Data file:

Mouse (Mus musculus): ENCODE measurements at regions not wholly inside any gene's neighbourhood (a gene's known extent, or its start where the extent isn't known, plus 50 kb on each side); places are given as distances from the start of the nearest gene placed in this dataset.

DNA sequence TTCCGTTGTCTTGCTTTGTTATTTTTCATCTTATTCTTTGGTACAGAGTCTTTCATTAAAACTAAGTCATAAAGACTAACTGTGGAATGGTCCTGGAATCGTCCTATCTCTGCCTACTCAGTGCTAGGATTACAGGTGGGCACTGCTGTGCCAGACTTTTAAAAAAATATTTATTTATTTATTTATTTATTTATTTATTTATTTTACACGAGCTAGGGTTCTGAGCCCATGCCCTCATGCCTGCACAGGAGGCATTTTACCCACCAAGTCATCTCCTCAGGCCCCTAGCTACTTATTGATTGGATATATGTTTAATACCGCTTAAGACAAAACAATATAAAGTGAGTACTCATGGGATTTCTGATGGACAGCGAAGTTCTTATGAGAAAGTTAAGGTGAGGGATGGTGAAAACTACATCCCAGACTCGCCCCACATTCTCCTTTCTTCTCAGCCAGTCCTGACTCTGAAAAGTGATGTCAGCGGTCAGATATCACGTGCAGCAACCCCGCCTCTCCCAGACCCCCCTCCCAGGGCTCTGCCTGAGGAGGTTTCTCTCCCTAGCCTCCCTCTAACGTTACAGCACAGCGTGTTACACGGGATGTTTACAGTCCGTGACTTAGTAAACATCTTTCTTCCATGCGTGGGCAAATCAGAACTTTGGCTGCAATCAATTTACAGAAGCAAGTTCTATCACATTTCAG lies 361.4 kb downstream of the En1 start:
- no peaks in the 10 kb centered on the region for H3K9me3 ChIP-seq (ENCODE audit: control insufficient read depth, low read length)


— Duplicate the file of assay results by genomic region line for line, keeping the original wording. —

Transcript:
Mouse (Mus musculus): ENCODE measurements at regions not wholly inside any gene's neighbourhood (a gene's known extent, or its start where the extent isn't known, plus 50 kb on each side); places are given as distances from the start of the nearest gene placed in this dataset.

DNA sequence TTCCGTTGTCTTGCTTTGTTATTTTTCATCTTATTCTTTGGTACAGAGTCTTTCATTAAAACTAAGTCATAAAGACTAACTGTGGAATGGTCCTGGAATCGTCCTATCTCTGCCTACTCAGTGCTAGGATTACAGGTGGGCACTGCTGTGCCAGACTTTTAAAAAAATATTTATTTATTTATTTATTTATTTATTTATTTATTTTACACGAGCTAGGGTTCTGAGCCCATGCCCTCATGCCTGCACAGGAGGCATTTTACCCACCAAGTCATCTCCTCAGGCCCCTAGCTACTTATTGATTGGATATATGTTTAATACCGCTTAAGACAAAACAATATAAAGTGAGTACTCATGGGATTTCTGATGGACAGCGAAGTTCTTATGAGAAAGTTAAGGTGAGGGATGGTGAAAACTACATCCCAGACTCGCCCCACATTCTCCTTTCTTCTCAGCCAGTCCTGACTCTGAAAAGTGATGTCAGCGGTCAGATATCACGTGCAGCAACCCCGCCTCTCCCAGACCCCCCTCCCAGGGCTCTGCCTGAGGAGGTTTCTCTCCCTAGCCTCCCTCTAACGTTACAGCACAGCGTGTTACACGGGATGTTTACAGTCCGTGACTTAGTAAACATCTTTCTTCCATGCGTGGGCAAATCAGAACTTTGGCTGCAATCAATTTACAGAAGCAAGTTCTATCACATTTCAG lies 361.4 kb downstream of the En1 start:
- no peaks in the 10 kb centered on the region for H3K9me3 ChIP-seq (ENCODE audit: control insufficient read depth, low read length)